education, and (9) higher rates of population change than cities that
are'type zero. The inconsistencies in this overall pattern occur in
the middle scale types of cities, but this fact can in large part be
attributed to the inordluste numatbe c! southern cities that compose
scale type two. These southern cities in some instances score lower
on measures of socio-econonic status than do cities in any other region,
and therefore they contribute to the deviations in the general trend
already noted. As a result of this fact, there is not a unidirectional
pattern in the relationship between soclo-economic indicators and
reformism, but the extreme cases do support the contention of Alford
and Scoble that upper-class, native American, growing cities are more
likely to have several reform governmental structures than ethnic,
The breakdown of tLese same socio-political variables by the
extreme types on Index II again confirms the generalizations based
upon Index I, and in some instances, the differences between unreformed
and reforined cities is even greater. The major differences which
emerge from the comparison of extreme types on Index 11 center around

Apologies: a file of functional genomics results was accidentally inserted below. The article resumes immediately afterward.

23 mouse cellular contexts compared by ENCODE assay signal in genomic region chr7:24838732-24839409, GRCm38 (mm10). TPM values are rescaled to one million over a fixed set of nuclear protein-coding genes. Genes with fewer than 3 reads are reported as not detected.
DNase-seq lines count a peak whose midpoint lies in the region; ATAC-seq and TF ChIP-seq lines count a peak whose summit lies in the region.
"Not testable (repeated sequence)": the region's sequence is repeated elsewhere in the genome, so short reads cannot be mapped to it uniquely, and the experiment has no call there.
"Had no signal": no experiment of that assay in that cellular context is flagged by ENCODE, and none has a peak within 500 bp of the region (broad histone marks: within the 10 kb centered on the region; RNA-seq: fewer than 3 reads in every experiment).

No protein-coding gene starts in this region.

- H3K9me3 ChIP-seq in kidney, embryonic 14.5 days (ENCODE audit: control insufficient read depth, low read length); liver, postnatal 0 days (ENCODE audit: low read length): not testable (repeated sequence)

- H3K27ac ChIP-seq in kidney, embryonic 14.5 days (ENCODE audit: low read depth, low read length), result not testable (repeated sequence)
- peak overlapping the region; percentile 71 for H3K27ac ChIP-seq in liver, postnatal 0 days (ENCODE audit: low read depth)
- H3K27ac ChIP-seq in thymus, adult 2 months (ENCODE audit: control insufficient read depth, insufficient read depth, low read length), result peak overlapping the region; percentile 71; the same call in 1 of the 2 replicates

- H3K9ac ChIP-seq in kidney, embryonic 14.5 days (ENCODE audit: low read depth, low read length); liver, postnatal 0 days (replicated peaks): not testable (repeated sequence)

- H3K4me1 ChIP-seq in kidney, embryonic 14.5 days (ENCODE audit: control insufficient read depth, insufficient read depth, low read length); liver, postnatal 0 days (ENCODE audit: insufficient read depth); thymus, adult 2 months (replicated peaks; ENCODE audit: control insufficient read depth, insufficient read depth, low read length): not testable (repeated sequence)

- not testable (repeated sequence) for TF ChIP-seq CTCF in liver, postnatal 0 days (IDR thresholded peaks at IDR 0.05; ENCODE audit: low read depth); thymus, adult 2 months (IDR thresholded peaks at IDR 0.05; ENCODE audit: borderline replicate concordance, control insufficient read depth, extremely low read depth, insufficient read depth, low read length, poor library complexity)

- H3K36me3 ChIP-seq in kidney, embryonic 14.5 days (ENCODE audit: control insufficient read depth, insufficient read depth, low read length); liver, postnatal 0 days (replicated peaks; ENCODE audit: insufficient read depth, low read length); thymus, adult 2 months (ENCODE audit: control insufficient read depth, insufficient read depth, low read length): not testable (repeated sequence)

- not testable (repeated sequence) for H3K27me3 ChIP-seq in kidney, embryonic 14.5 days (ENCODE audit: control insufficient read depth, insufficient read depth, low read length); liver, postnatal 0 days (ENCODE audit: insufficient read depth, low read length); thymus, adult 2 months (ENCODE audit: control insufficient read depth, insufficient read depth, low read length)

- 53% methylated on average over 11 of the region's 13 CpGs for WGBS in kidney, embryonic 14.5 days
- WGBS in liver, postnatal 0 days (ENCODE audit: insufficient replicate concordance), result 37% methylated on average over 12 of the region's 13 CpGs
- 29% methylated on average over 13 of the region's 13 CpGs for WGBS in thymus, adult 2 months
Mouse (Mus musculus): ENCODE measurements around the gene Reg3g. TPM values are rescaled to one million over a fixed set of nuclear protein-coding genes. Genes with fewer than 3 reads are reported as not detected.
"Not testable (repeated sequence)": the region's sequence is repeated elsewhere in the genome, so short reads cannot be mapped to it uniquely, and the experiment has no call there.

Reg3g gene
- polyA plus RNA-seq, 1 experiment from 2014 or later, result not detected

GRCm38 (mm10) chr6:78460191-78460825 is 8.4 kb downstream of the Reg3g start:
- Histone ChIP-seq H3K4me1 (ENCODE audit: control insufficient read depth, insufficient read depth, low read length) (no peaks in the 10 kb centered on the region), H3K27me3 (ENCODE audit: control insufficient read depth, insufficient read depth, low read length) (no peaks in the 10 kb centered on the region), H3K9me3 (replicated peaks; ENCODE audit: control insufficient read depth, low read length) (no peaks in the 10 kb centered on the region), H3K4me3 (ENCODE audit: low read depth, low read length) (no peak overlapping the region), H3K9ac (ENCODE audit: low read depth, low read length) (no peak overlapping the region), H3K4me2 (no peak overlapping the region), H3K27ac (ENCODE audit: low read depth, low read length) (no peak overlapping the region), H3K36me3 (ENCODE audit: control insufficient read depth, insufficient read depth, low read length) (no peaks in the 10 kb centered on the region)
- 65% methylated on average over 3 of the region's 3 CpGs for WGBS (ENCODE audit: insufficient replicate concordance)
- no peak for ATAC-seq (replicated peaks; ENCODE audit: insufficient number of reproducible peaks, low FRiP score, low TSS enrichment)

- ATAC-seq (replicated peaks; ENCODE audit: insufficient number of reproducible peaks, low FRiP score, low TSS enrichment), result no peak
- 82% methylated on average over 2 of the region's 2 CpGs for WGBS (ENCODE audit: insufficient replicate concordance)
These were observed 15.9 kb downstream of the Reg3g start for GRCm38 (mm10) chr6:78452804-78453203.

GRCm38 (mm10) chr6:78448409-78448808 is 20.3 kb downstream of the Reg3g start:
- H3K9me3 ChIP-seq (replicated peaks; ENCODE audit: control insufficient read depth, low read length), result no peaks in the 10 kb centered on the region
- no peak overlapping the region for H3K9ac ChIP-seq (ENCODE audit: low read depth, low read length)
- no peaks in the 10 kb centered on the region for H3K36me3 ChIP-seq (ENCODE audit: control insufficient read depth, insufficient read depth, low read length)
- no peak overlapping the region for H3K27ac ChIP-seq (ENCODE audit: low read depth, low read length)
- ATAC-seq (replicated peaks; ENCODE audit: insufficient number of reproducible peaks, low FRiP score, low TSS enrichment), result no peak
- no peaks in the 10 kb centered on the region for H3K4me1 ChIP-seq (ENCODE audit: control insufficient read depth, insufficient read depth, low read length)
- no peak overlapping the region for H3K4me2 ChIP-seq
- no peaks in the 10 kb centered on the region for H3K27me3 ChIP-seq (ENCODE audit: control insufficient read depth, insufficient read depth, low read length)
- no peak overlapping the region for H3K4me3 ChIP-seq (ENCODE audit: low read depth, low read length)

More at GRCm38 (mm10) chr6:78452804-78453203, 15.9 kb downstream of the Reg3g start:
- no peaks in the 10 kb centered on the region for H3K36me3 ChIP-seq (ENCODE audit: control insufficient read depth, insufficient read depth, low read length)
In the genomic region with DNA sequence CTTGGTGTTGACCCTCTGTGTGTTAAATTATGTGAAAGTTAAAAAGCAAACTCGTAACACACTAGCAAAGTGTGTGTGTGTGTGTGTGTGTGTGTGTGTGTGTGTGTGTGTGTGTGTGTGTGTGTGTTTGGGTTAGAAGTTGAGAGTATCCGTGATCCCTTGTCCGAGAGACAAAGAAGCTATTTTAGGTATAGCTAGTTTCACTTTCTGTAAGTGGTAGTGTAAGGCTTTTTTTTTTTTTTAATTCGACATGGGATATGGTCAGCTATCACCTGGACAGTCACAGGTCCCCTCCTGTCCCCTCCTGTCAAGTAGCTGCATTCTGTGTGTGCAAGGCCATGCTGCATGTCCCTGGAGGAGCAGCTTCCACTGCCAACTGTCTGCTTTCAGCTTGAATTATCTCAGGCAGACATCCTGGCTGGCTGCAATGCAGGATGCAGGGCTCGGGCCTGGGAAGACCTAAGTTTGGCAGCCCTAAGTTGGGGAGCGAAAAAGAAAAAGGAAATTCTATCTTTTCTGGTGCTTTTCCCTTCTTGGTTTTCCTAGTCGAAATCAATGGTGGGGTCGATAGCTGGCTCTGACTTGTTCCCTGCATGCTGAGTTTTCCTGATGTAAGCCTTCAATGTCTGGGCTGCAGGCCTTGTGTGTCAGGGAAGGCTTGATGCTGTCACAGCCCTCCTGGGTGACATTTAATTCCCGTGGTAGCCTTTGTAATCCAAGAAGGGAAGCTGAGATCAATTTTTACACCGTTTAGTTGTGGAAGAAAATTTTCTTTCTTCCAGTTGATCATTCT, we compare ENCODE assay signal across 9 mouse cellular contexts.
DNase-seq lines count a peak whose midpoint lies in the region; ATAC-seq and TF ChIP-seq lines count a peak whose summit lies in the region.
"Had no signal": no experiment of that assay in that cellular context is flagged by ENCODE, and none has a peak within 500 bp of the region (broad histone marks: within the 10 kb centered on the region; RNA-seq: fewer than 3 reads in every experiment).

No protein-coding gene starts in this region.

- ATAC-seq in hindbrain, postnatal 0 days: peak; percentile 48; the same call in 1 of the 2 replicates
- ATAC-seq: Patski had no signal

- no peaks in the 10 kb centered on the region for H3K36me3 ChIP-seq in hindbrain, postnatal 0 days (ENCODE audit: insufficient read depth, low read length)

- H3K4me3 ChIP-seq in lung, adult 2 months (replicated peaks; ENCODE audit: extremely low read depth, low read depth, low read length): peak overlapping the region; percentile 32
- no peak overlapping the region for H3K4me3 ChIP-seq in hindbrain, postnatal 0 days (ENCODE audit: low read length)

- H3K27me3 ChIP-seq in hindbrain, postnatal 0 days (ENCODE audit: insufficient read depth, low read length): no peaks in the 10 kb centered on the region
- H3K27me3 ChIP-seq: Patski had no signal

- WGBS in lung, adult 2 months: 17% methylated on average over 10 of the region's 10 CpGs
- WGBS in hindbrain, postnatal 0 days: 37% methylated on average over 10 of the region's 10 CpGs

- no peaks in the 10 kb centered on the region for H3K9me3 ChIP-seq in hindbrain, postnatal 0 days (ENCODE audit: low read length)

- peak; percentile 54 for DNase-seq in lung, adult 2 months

three variables: population change, median income, and p-.r cent of
families with incomes of $10,000 or more. In each of these instances,
the average 7aluas for the polar types exceeds the differences of the
extreme typns of Index 1. Table 11 given blow shows the mean values
for the scale typcs on Index 11.
These results serve to amplify the general findinS that reform
cities score highly on indicators of socio-economic status while
unrefcrmed cities score more lowly. Also, reform cities Pave a
higher growth rate than do unreformed cities. Consequently, cities
that have adopted the Model City -Charter almost in iti entirety are
highly representative of the conclusions reached by Alford and Scoble
about ref orm cities in general.
One of the advantages of employing an index of reformism is
that it can be used in correlation analysis. First, previous studies
on this subject have been confined to contingency tables and measures
of association such as chi square to test the statistical significance
of the relationship between environm-ental variables and forms of city
government. Although the scale of reformism developed here ueets
the test of unidimensionality, it does not satisfy the req-uire--ent
of interval data. However, Pearsonian correlation is sufficiently
"robust" to overcom-e many of the deficiencies encountered in the data
to which the test is applied; therefore, this method will be used to